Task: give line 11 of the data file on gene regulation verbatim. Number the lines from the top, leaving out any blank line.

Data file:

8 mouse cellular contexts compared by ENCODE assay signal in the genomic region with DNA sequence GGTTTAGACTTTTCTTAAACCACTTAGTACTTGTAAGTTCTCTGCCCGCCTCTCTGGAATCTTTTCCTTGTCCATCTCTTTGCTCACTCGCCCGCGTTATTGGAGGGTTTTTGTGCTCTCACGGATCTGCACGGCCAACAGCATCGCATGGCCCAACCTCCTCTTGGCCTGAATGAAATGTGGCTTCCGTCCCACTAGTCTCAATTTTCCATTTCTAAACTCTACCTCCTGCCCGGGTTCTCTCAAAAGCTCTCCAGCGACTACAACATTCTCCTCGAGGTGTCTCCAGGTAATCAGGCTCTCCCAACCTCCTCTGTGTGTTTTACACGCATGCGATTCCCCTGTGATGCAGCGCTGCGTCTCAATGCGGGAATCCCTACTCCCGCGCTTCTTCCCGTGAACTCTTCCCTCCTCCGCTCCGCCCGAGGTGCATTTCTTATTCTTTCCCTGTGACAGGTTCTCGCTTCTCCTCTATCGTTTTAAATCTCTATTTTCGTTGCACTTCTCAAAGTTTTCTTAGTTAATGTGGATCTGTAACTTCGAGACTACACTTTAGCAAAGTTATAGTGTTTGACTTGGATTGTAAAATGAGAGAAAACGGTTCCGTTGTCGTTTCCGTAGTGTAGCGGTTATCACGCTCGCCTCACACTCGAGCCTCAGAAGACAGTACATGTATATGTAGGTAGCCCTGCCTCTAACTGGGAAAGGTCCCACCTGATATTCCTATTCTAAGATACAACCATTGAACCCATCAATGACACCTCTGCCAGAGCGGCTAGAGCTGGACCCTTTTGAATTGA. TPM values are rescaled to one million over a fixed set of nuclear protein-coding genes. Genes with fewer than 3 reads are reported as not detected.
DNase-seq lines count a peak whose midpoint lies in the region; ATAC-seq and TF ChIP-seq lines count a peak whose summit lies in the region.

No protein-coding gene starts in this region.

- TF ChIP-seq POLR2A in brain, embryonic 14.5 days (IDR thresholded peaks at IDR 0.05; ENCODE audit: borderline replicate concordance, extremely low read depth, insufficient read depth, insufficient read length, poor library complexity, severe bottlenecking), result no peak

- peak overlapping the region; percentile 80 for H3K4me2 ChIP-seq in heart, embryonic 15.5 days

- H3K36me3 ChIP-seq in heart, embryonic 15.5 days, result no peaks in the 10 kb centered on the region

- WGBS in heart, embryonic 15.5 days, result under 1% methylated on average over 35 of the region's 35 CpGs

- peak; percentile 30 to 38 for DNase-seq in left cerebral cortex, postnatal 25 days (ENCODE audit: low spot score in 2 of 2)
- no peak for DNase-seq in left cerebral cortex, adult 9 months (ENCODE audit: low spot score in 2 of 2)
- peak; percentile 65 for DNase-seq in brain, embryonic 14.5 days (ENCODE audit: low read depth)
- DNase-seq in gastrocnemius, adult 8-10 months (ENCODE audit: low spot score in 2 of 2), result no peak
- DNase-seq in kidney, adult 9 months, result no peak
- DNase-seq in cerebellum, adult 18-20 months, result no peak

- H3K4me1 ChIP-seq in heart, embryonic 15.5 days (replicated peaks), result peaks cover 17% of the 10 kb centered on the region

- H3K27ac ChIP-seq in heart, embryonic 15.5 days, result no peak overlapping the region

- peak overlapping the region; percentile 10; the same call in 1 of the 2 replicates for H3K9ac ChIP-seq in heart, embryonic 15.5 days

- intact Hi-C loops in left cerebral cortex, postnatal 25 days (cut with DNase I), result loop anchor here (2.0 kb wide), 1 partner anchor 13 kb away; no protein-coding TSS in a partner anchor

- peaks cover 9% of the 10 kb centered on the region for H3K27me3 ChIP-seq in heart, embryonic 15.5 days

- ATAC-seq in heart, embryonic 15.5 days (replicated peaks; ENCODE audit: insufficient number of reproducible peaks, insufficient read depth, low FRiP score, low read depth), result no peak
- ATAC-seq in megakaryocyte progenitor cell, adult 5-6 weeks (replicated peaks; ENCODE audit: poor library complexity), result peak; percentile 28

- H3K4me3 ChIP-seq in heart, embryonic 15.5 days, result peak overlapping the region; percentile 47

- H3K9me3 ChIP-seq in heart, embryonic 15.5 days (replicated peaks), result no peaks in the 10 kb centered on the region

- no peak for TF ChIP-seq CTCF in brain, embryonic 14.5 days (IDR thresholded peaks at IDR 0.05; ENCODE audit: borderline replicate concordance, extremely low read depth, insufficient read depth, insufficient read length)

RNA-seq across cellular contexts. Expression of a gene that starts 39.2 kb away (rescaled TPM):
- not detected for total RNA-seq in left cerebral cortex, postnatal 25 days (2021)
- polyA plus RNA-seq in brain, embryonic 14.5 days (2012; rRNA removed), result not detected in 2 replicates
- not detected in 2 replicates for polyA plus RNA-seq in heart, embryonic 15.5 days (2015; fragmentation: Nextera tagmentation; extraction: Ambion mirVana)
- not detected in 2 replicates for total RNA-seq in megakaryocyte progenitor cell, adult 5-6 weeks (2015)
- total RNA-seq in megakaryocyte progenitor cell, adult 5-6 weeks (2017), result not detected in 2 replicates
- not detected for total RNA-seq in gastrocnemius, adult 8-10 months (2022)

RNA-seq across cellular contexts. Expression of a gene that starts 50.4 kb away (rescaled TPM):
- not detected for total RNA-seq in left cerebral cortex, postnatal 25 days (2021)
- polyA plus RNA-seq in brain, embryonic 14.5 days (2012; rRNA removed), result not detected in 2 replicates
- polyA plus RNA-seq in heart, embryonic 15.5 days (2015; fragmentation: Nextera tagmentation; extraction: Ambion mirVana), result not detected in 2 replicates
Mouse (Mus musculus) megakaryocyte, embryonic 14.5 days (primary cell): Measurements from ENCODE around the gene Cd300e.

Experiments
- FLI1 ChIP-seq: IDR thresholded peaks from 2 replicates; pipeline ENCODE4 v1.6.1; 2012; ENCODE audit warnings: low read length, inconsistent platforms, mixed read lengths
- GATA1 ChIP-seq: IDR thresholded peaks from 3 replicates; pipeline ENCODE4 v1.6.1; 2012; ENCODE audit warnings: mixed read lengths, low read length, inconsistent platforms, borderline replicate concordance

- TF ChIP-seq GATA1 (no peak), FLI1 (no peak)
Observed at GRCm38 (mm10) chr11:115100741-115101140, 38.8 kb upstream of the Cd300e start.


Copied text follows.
- DNase-seq in gastrocnemius, adult 8-10 months (ENCODE audit: low spot score in 2 of 2), result no peak